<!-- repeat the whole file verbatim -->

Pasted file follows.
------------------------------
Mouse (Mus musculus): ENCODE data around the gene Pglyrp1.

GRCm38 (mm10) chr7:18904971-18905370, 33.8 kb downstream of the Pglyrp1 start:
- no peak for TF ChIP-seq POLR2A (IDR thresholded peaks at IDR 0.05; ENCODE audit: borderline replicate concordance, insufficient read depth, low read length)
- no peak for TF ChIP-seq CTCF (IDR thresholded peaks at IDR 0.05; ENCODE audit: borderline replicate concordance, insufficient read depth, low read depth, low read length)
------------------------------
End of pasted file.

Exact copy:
Mouse (Mus musculus): ENCODE data around the gene Pglyrp1.

GRCm38 (mm10) chr7:18904971-18905370, 33.8 kb downstream of the Pglyrp1 start:
- no peak for TF ChIP-seq POLR2A (IDR thresholded peaks at IDR 0.05; ENCODE audit: borderline replicate concordance, insufficient read depth, low read length)
- no peak for TF ChIP-seq CTCF (IDR thresholded peaks at IDR 0.05; ENCODE audit: borderline replicate concordance, insufficient read depth, low read depth, low read length)